It is always good to welcome back Wellington musicians studying or working overseas. This is the case with cellist Christopher Hutton.
However, overall I found this concert disappointing, given the very high standard always demonstrated in the Wellington Chamber Music Trust series. At the beginning of the Mozart sonata the violin was a little off pitch; this recurred at various times throughout the concert. The beautiful piano part was for...
The Lark Ascending
, the work that tops the Radio New Zealand Concert ‘Settling the Score’ popularity programme almost every year. Works by English composers book-ended the concert, and an Englishman was the conductor, who obviously knew the music very well, especially the Elgar.
While the concert-master... read more
It was gratifying to see the Michael Fowler Centre virtually full, no doubt due at least in part to the presence on the programme,
Two Mansfield Poems
, and the two beautiful poems by Katherine Mansfield were included with the printed programme: ‘Sanary’ (1916) and ‘Sleeping Together’ (1908). The first piece echoed the sunny day of the first poem ... read more
A concert featuring two world premières is not a common event in New Zealand. However, this was the case on Wednesday.
The concert began, though, with a work from 1977, of Edwin Carr. It was titled
demonstrated again his considerable skill in orchestral writing, and his inventiveness. The programme notes explained that the title refers to tarantism, the extreme desire to dance, that used to be attributed to the bite of the tarantula, but is named after the sea port in southern Italy. From this tradition comes the dance, tarantella, a rapid, whirling dance.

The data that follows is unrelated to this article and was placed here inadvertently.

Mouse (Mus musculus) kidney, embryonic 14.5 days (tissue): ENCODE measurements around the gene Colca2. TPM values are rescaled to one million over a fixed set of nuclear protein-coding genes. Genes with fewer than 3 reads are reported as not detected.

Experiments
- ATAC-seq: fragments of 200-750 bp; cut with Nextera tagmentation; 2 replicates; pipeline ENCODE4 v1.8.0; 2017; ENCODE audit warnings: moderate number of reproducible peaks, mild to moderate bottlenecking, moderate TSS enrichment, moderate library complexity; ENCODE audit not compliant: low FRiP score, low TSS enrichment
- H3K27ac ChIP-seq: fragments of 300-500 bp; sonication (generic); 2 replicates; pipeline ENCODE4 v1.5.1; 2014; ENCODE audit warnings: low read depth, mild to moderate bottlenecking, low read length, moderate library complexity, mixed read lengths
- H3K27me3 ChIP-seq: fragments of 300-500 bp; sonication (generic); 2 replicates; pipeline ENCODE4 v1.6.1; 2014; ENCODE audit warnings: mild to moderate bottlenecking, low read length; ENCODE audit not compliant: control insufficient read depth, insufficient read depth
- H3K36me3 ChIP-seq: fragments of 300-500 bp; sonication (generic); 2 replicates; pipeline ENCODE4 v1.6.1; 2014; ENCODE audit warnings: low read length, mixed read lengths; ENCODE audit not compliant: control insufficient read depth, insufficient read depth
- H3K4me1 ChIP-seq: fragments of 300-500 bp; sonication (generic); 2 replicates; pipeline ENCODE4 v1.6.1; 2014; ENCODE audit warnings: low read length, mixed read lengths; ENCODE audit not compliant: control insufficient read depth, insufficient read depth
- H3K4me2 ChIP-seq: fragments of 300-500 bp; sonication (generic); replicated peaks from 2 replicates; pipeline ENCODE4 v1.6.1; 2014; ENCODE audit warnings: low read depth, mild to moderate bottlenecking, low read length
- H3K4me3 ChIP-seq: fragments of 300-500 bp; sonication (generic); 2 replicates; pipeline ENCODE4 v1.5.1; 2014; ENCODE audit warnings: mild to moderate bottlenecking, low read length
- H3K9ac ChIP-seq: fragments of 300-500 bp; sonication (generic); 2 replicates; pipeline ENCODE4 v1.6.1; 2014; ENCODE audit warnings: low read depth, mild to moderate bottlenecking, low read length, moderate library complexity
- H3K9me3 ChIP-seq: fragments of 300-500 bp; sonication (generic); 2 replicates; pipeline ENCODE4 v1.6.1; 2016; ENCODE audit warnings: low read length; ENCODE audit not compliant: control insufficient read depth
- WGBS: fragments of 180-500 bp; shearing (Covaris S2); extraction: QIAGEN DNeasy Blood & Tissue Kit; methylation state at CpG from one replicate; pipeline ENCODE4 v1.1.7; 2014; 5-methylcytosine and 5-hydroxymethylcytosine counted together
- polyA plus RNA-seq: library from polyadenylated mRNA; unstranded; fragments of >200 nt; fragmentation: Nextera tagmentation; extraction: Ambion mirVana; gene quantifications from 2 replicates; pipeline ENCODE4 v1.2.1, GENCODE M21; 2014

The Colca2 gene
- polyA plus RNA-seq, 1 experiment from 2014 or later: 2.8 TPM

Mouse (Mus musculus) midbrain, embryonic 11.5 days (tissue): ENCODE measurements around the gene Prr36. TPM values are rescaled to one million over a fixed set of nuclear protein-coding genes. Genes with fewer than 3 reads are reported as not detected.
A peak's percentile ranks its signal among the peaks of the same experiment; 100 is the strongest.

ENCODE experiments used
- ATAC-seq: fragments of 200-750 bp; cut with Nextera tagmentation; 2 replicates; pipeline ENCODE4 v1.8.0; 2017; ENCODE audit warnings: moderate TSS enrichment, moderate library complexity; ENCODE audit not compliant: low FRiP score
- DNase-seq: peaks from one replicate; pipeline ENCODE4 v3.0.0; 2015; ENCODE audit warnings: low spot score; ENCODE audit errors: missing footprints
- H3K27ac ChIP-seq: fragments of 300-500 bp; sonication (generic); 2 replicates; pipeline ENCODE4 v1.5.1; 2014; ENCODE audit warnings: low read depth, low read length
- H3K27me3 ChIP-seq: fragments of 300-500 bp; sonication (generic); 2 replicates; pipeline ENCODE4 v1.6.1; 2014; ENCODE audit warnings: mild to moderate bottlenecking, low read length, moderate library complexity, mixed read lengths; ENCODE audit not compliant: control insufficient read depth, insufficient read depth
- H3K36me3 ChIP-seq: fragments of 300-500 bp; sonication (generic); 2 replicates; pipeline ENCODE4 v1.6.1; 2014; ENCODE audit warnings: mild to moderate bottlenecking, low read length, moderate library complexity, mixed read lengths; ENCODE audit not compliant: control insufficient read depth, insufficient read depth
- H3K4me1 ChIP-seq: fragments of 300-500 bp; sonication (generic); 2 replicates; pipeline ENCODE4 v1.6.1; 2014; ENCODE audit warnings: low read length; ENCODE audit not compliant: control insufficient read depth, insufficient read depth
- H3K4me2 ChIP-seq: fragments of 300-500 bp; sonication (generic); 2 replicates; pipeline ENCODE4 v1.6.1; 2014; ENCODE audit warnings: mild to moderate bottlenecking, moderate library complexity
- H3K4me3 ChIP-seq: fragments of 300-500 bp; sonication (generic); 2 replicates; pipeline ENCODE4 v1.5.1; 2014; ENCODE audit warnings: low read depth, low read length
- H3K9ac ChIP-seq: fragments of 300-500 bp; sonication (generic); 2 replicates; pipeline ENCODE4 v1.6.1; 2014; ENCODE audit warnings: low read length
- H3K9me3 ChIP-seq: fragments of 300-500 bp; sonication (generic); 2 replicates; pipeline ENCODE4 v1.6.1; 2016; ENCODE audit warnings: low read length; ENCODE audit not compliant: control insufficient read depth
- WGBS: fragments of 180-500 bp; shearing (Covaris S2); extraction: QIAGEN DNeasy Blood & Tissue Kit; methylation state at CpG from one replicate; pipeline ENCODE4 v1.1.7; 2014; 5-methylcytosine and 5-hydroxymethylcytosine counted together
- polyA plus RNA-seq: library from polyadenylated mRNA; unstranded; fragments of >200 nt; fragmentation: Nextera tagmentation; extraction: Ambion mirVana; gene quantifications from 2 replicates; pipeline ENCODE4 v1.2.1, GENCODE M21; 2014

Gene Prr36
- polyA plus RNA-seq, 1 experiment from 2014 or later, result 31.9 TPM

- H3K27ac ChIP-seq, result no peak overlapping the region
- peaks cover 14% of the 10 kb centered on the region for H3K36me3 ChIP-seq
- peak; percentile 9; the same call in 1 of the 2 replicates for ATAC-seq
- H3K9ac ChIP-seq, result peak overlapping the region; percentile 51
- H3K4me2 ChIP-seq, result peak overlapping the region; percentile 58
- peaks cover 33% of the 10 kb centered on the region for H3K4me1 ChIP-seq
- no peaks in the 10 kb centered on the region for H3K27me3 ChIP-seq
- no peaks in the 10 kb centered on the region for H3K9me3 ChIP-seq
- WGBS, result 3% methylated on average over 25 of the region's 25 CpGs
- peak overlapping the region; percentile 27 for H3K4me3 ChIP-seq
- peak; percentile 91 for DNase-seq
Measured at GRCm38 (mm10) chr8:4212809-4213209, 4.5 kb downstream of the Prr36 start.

The piece opened with tubular... read more
A recent work by John Psathas,
One wonders if all the words that can be said about Bryn Terfel have already been said: his magnificent voice, his control of dynamics and vocal nuance, his infinite variety of vocal colour, his resonance, his communication with his audience.
He has been gifted with a splendid voice, which he uses with the utmost musical intelligence.
The Michael Fowler Centre had but few empty seats on Friday evening. Not only was...
Dr Douglas K. Mews was Associate Professor of Music at theUniversityofAucklandfrom 1974 until his retirement in 1984. He was also Director of Music at St. Patrick’s Cathedral in Auckland from 1970 to 1982.
He was a composer, and a lively, instructive and entertaining broadcaster on what was then the Concert Programme, his soft Newfoundland accent being very easy to listen to.
There is a complaint that the general view is that...
Recitals by visiting instrumentalists are not nearly as frequent as they were when the old Concert Section of the New Zealand Broadcasting Corporation promoted recitals by artists who were here to play concertos with the Symphony Orchestra. So it is gratifying that the New Zealand School of Music has taken up some of the slack in Wellington by bringing overseas musicians to conduct master classes for the students and...
I heard four of these same singers perform last October, in Upper Hutt (9 October 2012), and my remarks then in some cases still apply; in others, the singers have noticeably improved their skills and performances. Elisabeth Harris I heard in the master-class run by Denis O’Neill after the Lexus Song Quest last year. Her singing has certainly moved onwards and upwards since then.
First, though, we heard from Oliver...
It was unfortunate that probably many in the audience beside myself had attended the New Zealand Symphony Orchestra’s concert in the Michael Fowler Centre the previous night: a close juxtaposition of the playing of a professional orchestra with that of an amateur orchestra is not good for the latter.
Nevertheless, there were high points in this ambitious programme. It was good to see (and hear) the brass out of the...
The title alludes to the fact that these works were either devised, or revised, when their composers were a long way from home: Pruden in London, Dvořák in the USA and Rachmaninov in the States also.
Larry Pruden’s work for string orchestra was a fine concert opener. Its dreamy, unison opening for violins only, led us gently into the concert. Other strings followed, the minor key giving the work a...